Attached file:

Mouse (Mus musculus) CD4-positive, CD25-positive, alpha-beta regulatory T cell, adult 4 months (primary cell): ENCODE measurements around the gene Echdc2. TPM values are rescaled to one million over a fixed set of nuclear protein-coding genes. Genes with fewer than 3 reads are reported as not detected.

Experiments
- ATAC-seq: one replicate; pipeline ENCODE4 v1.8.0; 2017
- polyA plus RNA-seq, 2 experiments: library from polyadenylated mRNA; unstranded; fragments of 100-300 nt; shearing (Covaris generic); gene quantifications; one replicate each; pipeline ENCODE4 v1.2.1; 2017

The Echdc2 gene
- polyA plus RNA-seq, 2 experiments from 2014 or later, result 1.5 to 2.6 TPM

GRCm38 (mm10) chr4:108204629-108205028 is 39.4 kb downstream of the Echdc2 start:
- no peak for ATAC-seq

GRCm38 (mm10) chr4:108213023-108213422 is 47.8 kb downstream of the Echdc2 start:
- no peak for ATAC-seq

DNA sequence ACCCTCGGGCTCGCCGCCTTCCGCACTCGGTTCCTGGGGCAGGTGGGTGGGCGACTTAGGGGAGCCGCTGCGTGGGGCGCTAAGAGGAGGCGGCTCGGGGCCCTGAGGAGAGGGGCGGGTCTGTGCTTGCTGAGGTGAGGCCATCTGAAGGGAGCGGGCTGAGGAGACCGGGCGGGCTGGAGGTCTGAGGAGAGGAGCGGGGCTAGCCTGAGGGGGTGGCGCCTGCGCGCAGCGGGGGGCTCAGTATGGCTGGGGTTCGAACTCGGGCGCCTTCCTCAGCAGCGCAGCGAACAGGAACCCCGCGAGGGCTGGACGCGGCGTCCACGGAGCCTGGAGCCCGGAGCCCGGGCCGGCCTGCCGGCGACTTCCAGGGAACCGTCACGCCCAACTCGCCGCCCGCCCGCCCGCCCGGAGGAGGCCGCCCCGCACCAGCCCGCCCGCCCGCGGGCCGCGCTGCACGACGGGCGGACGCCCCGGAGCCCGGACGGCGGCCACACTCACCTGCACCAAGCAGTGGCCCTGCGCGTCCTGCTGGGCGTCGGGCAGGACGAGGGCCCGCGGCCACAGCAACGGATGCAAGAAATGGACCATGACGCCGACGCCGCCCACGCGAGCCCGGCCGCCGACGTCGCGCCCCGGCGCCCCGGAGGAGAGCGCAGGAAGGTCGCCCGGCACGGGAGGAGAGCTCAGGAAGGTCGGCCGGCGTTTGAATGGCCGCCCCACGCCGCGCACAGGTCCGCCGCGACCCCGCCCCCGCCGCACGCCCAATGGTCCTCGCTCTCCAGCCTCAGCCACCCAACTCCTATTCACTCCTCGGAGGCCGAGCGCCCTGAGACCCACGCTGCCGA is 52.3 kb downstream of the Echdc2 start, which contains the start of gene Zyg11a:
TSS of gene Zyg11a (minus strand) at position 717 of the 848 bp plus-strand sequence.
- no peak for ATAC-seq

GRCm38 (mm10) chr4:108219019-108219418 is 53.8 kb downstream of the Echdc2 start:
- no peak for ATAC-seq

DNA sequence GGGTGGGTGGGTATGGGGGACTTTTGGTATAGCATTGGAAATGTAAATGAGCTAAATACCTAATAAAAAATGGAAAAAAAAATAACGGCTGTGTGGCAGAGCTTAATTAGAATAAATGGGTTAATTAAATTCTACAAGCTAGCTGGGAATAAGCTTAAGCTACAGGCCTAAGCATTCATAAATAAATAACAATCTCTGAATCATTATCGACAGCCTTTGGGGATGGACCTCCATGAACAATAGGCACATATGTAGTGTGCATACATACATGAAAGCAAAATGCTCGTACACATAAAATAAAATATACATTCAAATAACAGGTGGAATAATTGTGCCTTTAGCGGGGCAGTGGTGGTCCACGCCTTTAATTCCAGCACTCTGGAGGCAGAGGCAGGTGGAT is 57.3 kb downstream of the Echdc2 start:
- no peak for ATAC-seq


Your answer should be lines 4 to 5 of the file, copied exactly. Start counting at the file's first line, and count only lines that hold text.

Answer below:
- polyA plus RNA-seq, 2 experiments: library from polyadenylated mRNA; unstranded; fragments of 100-300 nt; shearing (Covaris generic); gene quantifications; one replicate each; pipeline ENCODE4 v1.2.1; 2017

The Echdc2 gene